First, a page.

Saturday, May 10, 2008

Java One 2008, day two

Gosh it is friday and I have only written up my notes for tuesday. Time certainly flies here. I resolved to take it a little bit easier, and say eat or something, on tuesday.

So the day started with the Oracle keynote, quite a good one as generally I don't find much of interest in there for an Oracle developer. Lots of good stuff using web center and bea stuff we so recently aquired. Indeed the crowd around me seem suitable impressed with this enterprise 2.0 demo.

The first session of the day was TS-5579 Closures Cookbook presented by Neal Gafter of the BGGA proposal. So we were looking a one possible solution; but one that was strangly compelling.

So the presentation was focused around the languages changes required to support the following time general call:

public void timeWithNoReturn()
  throws MyException
   time(“opName”, {=>
      // some statements that can throw MyException

public int timeWithReturn()
  throws MyException
   time(“opName”, {=>
     // Note the return is from the "timeWithReturn" and will bypass anything
     // except finally blocks

     return ...compute result...;

Looks simple enough? Well when you follow the presentation though you come accross several issues. For example in the return case you will end up with a compile error because there is not guarenteed return from the second method. Also with the current type system it would be hard to define multiple throws types in the API. Take a look at the API, with some annotations added to show new language features.

// Note "throws X" this generic type can have multiple Exceptions defined for it
// R is type "Void" in the non-return case and
// R is type "Nothing" which is a special type which signal the tool that the 
// operation never really returns, think of System.exit(...) which should never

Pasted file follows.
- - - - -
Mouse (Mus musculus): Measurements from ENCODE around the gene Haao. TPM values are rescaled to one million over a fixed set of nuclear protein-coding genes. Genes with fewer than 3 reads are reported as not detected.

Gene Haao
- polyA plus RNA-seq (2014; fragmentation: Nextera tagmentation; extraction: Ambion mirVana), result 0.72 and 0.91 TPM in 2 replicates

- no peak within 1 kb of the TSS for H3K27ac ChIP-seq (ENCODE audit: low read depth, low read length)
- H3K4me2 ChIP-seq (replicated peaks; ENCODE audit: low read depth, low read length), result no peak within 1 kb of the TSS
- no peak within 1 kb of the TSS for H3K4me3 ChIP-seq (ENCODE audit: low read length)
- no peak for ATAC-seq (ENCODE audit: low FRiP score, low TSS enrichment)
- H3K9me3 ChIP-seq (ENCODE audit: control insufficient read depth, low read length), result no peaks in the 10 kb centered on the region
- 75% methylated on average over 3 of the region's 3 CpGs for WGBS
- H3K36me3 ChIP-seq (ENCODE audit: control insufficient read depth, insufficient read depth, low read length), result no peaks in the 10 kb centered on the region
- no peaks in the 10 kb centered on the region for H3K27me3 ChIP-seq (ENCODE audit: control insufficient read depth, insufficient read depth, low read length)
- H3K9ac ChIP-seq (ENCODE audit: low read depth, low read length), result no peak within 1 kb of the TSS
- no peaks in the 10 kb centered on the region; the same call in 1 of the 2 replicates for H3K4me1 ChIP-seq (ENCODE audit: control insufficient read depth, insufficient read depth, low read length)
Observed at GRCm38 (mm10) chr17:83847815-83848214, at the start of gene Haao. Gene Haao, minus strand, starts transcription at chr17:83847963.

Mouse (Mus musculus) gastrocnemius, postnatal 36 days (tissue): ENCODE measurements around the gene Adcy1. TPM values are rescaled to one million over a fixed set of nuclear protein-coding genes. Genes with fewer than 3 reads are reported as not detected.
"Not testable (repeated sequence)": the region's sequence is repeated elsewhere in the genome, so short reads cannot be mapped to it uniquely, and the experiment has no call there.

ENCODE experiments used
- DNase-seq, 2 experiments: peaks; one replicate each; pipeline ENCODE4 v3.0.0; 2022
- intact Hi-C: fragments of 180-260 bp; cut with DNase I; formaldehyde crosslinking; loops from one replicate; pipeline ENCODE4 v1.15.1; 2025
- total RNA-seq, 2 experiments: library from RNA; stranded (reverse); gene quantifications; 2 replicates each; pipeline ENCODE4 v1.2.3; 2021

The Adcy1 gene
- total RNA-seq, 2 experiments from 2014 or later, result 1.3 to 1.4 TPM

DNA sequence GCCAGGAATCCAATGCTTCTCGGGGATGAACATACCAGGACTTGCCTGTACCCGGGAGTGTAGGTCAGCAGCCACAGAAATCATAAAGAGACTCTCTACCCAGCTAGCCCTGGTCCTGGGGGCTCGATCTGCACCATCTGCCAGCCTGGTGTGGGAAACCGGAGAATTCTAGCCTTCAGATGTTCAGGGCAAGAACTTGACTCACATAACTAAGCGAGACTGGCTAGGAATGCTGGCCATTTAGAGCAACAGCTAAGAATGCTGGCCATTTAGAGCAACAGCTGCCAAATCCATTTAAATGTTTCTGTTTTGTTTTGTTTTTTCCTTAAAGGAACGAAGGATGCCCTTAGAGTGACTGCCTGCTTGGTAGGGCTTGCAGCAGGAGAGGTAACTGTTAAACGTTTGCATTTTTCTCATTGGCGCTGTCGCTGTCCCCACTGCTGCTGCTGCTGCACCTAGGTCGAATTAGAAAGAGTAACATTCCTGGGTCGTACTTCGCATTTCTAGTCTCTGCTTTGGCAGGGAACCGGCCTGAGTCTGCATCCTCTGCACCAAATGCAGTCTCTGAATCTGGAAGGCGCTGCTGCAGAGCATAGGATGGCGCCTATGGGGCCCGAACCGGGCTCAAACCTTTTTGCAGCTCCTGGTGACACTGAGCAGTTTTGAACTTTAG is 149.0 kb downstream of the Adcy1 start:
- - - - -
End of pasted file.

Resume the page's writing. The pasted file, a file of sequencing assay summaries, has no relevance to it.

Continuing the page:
// return

interface Block {
  R execute() throws X;

public  R time(
  String opName, Block block) throws X {
    long startTime = System.nanoTime();
    boolean success = true;
    try {
      R ret = block.execute();
      // In the return case you never get to this statement; but the 
      // finaly statement is run
      return ret;
    } catch (final Throwable ex) {
      // Notice the "final" in the catch clause, this allows us to rethrow
      // Throwable without having to delcare that in the operation definition.

      success = false;
      throw ex;
    } finally {
        "opName", System.nanoTime() - startTime, success);

Another example is a closure for making sure streams are closed out, a very common issue, here a function type is used rather than an interface:

// Note function type takes as parameter C that returns X and throws X.

R withStream(C c, { C ==> R throws X } block)
  throws X, IOException {

  try {
    return block.invoke(c);
  } finally {

// So code might look like, note the simplified syntax

withStream (InputStream s = getInputStream())
   // Do somethign

There are other examples particularly with the "for" loop modifier so that the closure can properly use break and continue. But you will need to look into the proposals for more information.

Still not suggestion that a choice has been made as to which of the closure proposals is the best though.... hopefully in time for JDK 7.